Keywords: Life satisfaction, euro crisis, currency, concerns, political protest, sensitive information, media coverage, instrumental variable, SOEP
    JEL: D72 H11 I31
    Date: 2015–03
  9. By: Pastore, Francesco (University of Naples II)
    Abstract: This essay aims to discuss the conditions for a successful implementation of the European Youth Guarantee in Italy. In principle, the program should be able to affect the frictional and mismatch components of unemployment, if not the Keynesian and neoclassical ones, as also the experience of Scandinavian countries suggests. However, this requires an in-depth transformation of the entire school-to-work transition system, involving not only public employment services, but also educational and training systems. To tackle the Keynesian and neoclassical components of unemployment, instead, it is vital to rethink the European austerity and reduce the labor wedge.
    Keywords: European Youth Guarantee, European Social Model, school-to-work transition, youth unemployment, youth experience gap, Keynesian unemployment, neoclassical unemployment, mismatch and frictional unemployment, Italy
    JEL: E12 E62 H52 J13 J24
    Date: 2015–03
  10. By: Michal Tvrdoň (Departament of Economics and Public Administration, School of Business Administration, Silesian University)
    Abstract: Generally, economic performance declines and the unemployment rate rises during the economic crisis. This relationship was confirmed in the past several crises. Moreover, we can decompose unemployment into several components – seasonal, cyclical and structural. The aim of the paper is to decompose unemployment and we try to estimate the rate of structural unemployment. Quarterly data from the Eurostat database in the period between 2000 and 2012 were applied. In order to estimate the trend of the unemployment rate´s development was used Hodrick-Prescott filter. Data show that all observed economies recorded a low unemployment rate in a pre-crisis period and they had to face worsened labour market performance during and after the crisis. Our results suggest that structural component seems to be the most important component of unemployment. Moreover, it has decreased in these countries, except Hungary. We also compared our method with OECD estimations and we can state that these approaches lead to analogous results.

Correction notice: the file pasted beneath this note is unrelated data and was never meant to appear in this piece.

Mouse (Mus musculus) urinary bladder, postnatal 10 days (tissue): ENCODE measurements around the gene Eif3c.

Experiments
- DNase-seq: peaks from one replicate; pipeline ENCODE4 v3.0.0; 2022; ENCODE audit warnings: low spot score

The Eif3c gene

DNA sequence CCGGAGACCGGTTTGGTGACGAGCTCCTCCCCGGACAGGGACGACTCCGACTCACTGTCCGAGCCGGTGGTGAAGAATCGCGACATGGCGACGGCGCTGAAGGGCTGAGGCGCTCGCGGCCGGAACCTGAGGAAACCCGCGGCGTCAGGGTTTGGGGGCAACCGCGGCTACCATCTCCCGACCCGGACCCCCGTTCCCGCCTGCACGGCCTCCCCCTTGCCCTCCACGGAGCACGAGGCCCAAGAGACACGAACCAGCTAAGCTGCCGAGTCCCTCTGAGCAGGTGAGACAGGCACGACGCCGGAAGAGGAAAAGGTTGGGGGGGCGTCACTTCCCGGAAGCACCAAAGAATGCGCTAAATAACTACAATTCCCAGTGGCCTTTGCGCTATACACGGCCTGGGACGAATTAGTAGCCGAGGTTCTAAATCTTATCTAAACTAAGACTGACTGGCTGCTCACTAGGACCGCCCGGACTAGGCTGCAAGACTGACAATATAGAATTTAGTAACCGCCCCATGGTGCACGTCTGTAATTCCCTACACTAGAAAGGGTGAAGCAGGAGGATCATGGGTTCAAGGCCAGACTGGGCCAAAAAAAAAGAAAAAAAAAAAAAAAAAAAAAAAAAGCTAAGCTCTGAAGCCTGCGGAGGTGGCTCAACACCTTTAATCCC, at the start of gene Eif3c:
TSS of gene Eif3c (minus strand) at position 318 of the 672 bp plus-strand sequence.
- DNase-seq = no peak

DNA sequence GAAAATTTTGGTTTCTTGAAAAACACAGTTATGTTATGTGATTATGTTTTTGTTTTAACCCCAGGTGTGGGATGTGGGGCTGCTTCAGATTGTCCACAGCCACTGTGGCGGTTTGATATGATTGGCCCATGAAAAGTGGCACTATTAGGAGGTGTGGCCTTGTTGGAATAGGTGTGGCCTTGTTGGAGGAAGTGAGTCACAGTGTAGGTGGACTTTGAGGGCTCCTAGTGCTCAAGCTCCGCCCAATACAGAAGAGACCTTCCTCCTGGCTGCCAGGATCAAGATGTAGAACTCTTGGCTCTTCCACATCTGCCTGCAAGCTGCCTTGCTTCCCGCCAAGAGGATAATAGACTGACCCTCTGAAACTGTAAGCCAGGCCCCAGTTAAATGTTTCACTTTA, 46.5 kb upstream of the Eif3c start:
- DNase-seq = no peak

Keywords: Hodrick-Prescott filter; Kalman filter; NAIRU; structural unemployment
    JEL: C82 J64
    Date: 2015–03–26
  11. By: Ashoka Mody
    Abstract: The euro areaâ??s political contract requires member nations to rely principally on their own resources when confronted with severe economic distress. Since monetary policy is the same for all, national fiscal austerity is the default response to counter national fiscal stress. Moreover, the monetary policy was itself stodgy in countering the crisis, and banking-sector problems were allowed to fester. And it was considered inappropriate to impose losses on private sector creditors. Thus, the nature of the incomplete monetary union and the self-imposed taboos led deep and persistent fiscal austerity to become the norm. As a consequence, growth was hurt, which undermined the primary objective of lowering the debt burden. To prevent a meltdown, distressed nations were given official loans to repay private creditors. But the stress and instability continued and soon it became necessary to ease the repayment terms on official loans. When even that proved insufficient, the German-inspired fiscal austerity was combined with the deep pockets of the European Central Bank. The ECBâ??s safety net for insolvent or near-insolvent banks and sovereigns, in effect, substituted for the absent fiscal union and drew the central bank into the political process.
    Date: 2015–03
  12. By: Alfonso Dufour (ICMA Centre, Henley Business School, University of Reading); Andrei Stancu; Simone Varotto